Friday is the 130th birthday of the Statue of Liberty, one of America's most enduring symbols of freedom and democracy.
President Grover Cleveland, who happened to be a former New York governor, dedicated the statue on October 28, 1886, and it became a national monument in 1924.
The statue -- a gift from France -- reminds us of this country's immigrant heritage, and the millions who've been inspired to come to the US in search of a better life.
There's a poem engraved on a plaque located inside the pedestal of the statue, which stands as a testament to America's past and the symbolic meaning of the Statue of Liberty.
The poem, "The New Colossus," is unfortunately extremely relevant now -- over a century later -- due to the global refugee crisis.
Give me your tired, your poor, Your huddled masses yearning to breathe free, The wretched refuse of your teeming shore. Send these, the homeless, tempest-tossed to me, I lift my lamp beside the golden door!
These words were written by Emma Lazarus, a New Yorker of Portuguese Sephardic Jewish descent.
She drew her inspiration for the poem from both her heritage and the work she did with refugees on Wards Island.
While Lazarus clearly felt America should be a country that is welcoming to immigrants and refugees, not everyone agrees.
This has unfortunately been the case throughout this country's history.
Many Americans have greeted new waves of immigrants with suspicion and disdain, and there have often been times when much of the country stood against helping refugees -- including Jewish refugees, among others, around the time of the Holocaust.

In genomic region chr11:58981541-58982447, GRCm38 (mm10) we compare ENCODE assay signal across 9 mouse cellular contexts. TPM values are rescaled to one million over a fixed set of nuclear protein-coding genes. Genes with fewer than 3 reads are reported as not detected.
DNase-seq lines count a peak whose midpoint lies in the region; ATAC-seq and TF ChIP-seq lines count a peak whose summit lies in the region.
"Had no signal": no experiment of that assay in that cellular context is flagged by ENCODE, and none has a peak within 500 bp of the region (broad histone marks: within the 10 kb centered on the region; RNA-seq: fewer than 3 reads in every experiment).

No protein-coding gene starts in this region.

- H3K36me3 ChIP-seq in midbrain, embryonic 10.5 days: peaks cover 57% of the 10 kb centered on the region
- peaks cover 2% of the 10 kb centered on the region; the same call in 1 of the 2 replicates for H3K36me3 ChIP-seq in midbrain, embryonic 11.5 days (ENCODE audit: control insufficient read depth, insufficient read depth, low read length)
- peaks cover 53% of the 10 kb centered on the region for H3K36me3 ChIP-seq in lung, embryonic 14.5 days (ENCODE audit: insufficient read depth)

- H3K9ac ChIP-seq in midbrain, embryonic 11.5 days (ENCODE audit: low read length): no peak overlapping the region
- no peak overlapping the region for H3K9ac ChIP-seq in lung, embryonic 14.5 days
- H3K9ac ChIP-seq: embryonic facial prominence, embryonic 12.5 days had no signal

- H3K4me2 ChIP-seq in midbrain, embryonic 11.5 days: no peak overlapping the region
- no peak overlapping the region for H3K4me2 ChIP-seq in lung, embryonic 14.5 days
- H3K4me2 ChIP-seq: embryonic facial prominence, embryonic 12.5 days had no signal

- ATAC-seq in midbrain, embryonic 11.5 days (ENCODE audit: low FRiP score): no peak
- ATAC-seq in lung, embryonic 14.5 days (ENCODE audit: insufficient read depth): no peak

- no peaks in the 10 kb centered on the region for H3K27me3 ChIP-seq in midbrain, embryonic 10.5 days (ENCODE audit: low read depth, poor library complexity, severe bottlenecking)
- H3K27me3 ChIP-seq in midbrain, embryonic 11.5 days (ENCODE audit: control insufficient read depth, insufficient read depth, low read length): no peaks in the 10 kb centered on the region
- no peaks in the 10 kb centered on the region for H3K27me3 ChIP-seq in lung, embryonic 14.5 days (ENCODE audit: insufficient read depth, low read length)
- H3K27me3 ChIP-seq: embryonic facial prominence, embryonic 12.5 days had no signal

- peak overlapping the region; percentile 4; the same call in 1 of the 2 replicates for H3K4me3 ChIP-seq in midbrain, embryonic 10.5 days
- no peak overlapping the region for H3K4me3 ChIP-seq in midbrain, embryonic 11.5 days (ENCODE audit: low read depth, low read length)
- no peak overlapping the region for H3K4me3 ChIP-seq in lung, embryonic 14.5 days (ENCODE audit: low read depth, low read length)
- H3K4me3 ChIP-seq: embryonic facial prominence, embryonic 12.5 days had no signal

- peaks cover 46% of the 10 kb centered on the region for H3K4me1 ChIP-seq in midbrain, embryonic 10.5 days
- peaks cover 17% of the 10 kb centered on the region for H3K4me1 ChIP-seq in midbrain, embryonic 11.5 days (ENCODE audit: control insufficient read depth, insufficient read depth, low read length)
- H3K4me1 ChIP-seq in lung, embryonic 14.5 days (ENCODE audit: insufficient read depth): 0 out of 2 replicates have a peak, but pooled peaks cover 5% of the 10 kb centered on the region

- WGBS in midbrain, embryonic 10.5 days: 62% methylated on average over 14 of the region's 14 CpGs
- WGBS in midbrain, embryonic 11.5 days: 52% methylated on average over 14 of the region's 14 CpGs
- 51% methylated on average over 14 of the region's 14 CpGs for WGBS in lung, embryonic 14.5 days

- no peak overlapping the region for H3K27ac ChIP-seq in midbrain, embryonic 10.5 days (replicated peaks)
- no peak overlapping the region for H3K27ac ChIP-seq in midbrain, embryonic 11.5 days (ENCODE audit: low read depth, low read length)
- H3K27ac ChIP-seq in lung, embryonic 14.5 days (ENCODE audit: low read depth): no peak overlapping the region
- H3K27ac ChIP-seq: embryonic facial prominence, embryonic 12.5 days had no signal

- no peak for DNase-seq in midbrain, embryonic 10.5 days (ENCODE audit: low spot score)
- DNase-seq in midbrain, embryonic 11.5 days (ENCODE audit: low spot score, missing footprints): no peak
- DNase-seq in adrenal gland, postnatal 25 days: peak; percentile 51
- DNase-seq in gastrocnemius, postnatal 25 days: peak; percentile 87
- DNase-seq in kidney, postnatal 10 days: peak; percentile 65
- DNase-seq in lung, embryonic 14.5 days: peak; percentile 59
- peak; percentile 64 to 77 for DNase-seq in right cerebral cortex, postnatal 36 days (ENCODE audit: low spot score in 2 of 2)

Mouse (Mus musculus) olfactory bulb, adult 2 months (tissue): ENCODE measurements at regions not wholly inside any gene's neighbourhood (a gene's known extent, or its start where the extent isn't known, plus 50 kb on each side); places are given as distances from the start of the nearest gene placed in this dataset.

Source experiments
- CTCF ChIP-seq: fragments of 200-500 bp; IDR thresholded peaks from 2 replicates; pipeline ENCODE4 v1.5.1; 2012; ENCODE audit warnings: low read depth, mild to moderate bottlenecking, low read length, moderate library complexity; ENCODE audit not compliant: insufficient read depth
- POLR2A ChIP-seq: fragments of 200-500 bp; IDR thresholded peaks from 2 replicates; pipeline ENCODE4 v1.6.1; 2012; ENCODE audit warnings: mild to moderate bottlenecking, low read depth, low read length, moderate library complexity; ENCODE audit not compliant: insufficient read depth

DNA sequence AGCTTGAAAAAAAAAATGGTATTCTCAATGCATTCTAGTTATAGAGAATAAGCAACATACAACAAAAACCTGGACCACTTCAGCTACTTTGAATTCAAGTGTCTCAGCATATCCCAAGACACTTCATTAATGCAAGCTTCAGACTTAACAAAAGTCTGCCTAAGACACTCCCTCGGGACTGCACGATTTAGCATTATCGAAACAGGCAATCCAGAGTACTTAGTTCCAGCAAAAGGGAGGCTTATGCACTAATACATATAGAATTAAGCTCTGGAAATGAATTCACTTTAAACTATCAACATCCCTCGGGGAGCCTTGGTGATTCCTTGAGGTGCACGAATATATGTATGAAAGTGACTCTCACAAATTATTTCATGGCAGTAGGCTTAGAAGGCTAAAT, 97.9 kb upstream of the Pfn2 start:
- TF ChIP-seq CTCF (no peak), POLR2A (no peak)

Today, Republican presidential nominee Donald Trump is continuing America's long tradition of demonizing and ostracizing immigrants and refugees.
Trump's son even compared refugees to poisonous Skittles, completely dehumanizing some of the world's most vulnerable people in an absolutely ludicrous way.
Meanwhile, only three refugees have been arrested over terrorism in the US since 9/11.
We are currently witnessing the worst refugee crisis of our era, with over 20 million refugees worldwide.
An ongoing and extremely bloody conflict in Syria has made it the largest source of refugees.
At the moment, there are close to five million Syrian refugees.
The US has made an effort to address this crisis, accepting 10,000 Syrian refugees, but it could arguably do a lot more.
Right now, there are 10 countries that host half the world's refugees, and the US is not one of them.
In general, wealthy countries are doing barely anything to address the refugee crisis.
As we reflect on the history of the Statue of Liberty, Americans should reread the words of "The New Colossus," and ask themselves what kind of country they really want to live in.
Do they want to cower behind arbitrary borders and walls in fear of people who desperately need assistance?
Or do they want to live up to the ideals this country was founded upon, and accept that doing the right thing often takes a certain level of risk?
These are questions worth asking, especially as we get closer to Election Day.